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High Tech Tools - and Traps - for Mergers and Lateral Hiring

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As a Kentucky lawyer observed recently, layoffs of lawyers during the current economic decline resulted in making many good lawyers available for lateral hire in Kentucky. For this reason the portions of the program High Tech Tools – and Traps – for Mergers and Lateral Hiring concerning risk management for lateral hires and departing lawyers should be useful information for Kentucky lawyers.

As a refresher here are some of the risk management considerations for firms when making a lateral hire:

  • Before hiring screen candidates thoroughly by checking for:
    • Legal qualifications by getting authority to obtain information from law schools and bar admission and disciplinary authorities – trust, but verify.
    • Ethics complaints and malpractice claims – inquire about potential claims.
    • Financial status and credit record.
    • Membership in organizations such as officer, director, or other interests in a business; and fiduciary services such as trustee, conservator, administrator, or executor.
    • Powers of attorney held involving financial matters.
  • After hiring:
    • A firm lawyer should review every file brought by a lateral hire. Get client consent in writing before accepting a client’s file brought by a lateral hire.
    • Determine if the lateral hire has client funds and, if so, have them immediately deposited in the firm’s client trust account.
    • Inventory client property for which the lateral hire is responsible. *

* This list is derived in part from the following materials used in the ABA 26th National Conference on Professional Responsibility program On The Road Again: “Insurance Issues Related To Lateral Hire Musical Chairs,” by Professor Susan S. Fortney, and the Alexander & Alexander article “Evaluating and Managing the Risks of Mergers, Acquisitions and Lateral Hires” edited by Anthony Davis.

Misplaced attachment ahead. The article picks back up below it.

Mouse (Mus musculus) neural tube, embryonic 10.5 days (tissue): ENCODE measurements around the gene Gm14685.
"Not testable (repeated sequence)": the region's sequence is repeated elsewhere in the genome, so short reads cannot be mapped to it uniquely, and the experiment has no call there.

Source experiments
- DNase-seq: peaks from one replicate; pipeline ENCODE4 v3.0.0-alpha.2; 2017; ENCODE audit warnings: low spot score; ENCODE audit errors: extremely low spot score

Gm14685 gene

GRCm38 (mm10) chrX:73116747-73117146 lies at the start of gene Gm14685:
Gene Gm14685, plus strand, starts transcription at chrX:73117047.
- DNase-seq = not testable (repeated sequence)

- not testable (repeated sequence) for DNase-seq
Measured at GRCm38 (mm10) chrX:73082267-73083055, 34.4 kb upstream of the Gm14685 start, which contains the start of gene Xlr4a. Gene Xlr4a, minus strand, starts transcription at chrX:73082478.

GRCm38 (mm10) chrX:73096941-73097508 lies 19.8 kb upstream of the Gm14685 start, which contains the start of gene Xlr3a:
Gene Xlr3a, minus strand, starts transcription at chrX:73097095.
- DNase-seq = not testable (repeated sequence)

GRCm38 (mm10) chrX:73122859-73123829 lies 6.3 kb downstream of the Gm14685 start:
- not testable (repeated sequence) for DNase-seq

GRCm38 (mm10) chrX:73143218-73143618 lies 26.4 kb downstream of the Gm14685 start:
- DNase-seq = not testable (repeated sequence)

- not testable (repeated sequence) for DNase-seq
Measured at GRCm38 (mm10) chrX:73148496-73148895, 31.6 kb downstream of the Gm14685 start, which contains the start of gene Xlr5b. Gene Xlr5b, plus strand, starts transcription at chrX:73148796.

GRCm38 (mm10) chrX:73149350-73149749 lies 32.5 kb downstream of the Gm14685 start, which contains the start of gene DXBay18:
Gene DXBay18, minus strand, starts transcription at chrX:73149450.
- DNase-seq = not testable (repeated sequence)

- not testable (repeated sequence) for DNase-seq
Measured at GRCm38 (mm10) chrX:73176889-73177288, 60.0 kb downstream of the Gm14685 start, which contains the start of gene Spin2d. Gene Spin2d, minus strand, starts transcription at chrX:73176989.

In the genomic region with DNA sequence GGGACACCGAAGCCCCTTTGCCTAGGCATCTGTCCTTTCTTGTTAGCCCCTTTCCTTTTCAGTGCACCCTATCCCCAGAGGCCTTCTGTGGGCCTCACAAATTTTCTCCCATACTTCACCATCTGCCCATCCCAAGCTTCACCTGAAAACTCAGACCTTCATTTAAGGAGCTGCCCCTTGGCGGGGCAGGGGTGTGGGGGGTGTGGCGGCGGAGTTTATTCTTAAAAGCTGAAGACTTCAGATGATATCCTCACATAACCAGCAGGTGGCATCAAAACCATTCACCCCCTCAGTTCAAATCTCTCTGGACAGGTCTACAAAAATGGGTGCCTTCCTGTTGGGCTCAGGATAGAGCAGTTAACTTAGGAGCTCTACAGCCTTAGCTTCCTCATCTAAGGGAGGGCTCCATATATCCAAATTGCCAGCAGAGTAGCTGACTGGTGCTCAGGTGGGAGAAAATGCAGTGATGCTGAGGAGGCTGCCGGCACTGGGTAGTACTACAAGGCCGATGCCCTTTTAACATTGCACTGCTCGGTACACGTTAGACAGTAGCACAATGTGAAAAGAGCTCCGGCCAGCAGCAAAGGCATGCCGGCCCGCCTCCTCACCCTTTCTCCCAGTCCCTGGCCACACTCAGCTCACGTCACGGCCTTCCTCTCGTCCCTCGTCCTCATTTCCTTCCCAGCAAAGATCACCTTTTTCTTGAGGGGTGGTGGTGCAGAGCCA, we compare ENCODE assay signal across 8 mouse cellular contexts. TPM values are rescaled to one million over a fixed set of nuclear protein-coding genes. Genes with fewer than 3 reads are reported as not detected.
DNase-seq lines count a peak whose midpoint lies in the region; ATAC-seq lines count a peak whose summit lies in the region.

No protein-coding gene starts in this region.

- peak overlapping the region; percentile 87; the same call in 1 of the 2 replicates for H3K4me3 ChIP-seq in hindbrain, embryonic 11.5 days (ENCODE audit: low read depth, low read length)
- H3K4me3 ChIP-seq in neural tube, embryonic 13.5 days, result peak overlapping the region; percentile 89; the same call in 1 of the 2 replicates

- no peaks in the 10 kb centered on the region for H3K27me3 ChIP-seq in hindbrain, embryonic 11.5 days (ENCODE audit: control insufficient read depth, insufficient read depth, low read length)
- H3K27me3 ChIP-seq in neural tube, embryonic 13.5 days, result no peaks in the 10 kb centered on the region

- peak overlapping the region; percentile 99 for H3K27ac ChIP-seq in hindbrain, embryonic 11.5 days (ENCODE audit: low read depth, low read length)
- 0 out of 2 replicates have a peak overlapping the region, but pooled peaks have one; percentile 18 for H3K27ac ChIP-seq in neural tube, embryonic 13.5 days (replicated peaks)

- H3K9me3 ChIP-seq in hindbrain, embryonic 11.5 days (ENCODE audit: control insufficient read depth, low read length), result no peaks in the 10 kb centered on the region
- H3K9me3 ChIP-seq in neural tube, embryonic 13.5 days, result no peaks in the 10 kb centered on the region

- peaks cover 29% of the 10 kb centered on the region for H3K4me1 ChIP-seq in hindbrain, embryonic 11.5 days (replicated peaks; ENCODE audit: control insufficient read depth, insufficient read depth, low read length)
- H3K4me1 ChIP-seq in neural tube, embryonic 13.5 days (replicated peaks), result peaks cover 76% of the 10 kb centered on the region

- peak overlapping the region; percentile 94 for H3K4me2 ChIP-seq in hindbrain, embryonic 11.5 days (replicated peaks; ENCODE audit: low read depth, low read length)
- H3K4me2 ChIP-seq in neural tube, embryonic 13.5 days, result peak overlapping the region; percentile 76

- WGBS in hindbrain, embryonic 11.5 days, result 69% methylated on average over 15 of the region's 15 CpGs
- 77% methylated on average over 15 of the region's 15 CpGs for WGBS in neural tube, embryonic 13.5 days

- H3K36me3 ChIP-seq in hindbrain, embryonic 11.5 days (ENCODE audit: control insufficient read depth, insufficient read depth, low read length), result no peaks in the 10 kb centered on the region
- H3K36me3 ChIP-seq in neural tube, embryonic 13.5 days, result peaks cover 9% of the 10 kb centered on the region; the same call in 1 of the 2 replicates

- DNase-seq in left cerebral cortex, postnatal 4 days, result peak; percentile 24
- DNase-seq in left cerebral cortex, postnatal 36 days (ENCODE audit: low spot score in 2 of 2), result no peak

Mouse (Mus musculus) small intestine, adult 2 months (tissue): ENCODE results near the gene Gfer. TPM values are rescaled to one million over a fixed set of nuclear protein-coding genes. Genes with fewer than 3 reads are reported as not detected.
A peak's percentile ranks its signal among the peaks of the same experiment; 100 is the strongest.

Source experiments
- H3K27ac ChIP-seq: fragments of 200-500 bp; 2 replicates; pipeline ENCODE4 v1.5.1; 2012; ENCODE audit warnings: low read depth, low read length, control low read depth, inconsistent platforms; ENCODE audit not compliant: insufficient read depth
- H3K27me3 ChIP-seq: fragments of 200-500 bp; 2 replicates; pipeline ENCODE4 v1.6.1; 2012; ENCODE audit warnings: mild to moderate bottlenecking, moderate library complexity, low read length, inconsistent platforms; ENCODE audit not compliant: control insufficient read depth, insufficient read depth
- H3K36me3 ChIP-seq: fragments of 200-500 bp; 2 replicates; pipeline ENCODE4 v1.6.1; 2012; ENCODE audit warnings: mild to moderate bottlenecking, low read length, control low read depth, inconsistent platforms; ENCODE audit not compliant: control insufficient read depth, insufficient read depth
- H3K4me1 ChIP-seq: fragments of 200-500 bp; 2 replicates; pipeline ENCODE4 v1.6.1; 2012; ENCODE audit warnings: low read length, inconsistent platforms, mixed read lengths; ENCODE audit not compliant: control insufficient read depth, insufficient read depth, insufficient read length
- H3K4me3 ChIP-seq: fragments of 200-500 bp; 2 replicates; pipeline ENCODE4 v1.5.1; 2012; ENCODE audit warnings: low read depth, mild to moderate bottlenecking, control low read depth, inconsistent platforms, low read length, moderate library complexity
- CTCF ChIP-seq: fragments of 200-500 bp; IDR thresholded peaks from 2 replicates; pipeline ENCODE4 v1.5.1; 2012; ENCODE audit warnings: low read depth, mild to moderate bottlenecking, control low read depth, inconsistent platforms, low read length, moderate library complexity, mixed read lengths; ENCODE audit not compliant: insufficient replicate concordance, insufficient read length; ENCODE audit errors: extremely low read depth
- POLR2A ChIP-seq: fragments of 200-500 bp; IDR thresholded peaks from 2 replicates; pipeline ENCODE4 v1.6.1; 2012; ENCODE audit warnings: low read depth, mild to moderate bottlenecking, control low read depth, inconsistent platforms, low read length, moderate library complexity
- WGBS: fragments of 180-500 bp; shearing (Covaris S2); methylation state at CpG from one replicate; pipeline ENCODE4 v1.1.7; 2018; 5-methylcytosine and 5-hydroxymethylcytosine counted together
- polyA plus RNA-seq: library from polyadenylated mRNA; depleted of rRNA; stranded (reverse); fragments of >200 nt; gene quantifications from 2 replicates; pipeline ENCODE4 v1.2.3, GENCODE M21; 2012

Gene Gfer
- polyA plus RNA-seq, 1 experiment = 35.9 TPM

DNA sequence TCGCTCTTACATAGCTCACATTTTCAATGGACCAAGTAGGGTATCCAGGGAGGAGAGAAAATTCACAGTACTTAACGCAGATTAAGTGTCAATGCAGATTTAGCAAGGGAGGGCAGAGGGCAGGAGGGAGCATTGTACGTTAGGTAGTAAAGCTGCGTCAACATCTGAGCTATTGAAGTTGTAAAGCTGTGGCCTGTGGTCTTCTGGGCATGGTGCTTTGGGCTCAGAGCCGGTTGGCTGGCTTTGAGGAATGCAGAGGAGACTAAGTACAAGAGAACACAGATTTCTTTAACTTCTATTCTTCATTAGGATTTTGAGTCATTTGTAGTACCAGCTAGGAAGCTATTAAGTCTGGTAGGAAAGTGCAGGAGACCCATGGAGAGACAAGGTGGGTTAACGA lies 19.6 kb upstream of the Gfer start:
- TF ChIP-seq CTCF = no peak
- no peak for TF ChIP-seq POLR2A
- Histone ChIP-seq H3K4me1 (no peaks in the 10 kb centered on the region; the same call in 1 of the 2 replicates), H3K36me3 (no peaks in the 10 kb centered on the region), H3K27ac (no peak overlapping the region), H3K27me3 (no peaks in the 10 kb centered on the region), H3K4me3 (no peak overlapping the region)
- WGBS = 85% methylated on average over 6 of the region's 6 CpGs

Program panelists emphasized that technology tools provide excellent ways to investigate and evaluate candidates, streamline the application process, consider conflicts of interest and screens, and ethically integrate into the firm client files, forms, and electronic devices such as thumb drives, laptops, and cell phones the candidate will bring to the firm. These tools includes electronic files management programs, conflict of interest programs, and Internet search engines. If technology is not used effectively in the hiring process, it can result in firm and public relations problems, and the Three “D”s – Disqualification; Discipline; and Disgorgement.

Technology tools are equally useful in out-processing departing lawyers by coordinating what client information, work product, and other documents may be taken electronically from the firms IT system. The panelists stressed the importance of conducting an exit interview to assure that the departing lawyer and firm are in agreement on these issues.

The materials provided with the program included risk management guidance for these issues. What follows is a gloss of the key points:

Arriving Attorneys Transferring Electronic Content to the Firm’s Systems

Electronic Data Intake Acknowledgement
Before loading any electronic documents onto the firm’s computer system, require the new attorney bringing paper and electronic documents to certify in writing that the documents and electronic files conform to the firm’s guidelines for loading new documents on the system using an Electronic Data Intake Acknowledgement form:

Sample Form: This document acknowledges that I have been given a copy of the Firm’s technology and data policies for arriving attorneys and have read and understood the contents. I agree to abide by the rules and procedures set out in these policies. I agree that the list below is a complete and accurate record of all data that I will be bringing into the Firm, and that all listed data meets the Firm’s policies.

Signature ___________________________________________Date ___________________________
Printed Name _______________________________________________________________________
Data Device (e.g. flash drive, CD)
Format (e.g. .doc, .pdf)
Nature of Data

Restricted Documents